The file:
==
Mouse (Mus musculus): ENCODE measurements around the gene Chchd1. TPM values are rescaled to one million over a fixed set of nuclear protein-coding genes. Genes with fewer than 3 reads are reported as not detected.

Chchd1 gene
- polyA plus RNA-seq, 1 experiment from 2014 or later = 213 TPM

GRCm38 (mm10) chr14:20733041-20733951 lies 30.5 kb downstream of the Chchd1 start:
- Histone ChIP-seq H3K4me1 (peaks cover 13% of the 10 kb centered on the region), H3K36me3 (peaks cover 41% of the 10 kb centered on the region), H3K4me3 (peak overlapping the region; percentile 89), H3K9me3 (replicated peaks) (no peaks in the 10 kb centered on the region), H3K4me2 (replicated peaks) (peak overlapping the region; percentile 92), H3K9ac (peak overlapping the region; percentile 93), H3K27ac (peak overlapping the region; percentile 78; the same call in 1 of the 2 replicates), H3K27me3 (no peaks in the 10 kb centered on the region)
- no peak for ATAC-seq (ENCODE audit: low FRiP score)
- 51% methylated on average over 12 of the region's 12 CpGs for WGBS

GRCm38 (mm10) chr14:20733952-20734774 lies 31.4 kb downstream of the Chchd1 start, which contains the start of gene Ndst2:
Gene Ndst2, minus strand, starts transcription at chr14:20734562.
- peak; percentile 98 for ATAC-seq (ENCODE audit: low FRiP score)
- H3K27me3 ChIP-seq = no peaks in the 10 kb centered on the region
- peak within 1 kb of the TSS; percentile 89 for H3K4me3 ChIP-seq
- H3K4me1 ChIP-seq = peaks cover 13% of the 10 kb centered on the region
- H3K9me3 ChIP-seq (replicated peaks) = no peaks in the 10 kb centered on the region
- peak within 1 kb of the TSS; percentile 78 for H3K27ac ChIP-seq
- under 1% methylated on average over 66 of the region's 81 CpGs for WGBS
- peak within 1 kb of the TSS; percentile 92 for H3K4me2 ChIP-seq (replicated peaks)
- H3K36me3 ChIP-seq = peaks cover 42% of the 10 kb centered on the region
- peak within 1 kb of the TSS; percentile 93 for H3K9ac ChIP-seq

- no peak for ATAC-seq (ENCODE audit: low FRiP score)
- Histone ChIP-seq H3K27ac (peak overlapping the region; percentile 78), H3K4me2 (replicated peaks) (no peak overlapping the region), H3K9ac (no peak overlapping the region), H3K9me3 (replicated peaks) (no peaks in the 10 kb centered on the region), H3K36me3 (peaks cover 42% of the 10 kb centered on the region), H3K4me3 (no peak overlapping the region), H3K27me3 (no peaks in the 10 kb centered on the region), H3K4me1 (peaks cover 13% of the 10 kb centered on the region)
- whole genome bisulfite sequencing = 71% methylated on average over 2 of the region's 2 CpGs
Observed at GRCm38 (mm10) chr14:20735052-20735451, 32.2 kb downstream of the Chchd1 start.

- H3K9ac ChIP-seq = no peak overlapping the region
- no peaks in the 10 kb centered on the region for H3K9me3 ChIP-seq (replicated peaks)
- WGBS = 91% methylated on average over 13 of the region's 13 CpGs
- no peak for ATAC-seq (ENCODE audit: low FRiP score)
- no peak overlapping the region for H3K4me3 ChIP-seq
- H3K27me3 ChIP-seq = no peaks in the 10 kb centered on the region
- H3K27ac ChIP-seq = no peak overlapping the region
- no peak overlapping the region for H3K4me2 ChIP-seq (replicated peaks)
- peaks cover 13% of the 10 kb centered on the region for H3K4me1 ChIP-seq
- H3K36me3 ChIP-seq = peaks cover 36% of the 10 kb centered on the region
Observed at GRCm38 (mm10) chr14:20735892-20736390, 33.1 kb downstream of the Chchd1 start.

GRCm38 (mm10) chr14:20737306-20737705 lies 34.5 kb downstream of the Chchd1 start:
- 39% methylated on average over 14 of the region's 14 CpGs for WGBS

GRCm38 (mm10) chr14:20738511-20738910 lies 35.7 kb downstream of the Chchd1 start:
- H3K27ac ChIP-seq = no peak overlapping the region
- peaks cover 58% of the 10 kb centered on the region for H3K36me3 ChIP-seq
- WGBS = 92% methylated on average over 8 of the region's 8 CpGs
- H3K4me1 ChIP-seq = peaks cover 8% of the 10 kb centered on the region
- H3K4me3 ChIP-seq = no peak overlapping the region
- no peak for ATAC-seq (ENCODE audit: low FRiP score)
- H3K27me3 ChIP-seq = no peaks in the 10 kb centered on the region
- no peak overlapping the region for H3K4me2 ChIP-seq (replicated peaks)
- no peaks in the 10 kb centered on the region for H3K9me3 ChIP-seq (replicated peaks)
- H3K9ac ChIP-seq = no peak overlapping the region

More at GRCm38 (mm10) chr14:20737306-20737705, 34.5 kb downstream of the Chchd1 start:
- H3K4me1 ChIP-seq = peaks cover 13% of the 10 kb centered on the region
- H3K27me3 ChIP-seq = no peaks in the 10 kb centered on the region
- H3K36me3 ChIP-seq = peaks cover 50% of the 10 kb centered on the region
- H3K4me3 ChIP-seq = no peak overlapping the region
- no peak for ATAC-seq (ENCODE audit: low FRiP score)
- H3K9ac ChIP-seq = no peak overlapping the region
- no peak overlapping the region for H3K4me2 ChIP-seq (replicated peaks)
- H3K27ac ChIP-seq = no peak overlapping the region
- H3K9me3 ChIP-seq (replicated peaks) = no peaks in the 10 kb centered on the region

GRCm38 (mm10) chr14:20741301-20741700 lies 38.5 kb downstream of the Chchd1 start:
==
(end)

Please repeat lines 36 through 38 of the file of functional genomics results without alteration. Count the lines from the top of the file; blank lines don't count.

- 39% methylated on average over 14 of the region's 14 CpGs for WGBS

GRCm38 (mm10) chr14:20738511-20738910 lies 35.7 kb downstream of the Chchd1 start:
- H3K27ac ChIP-seq = no peak overlapping the region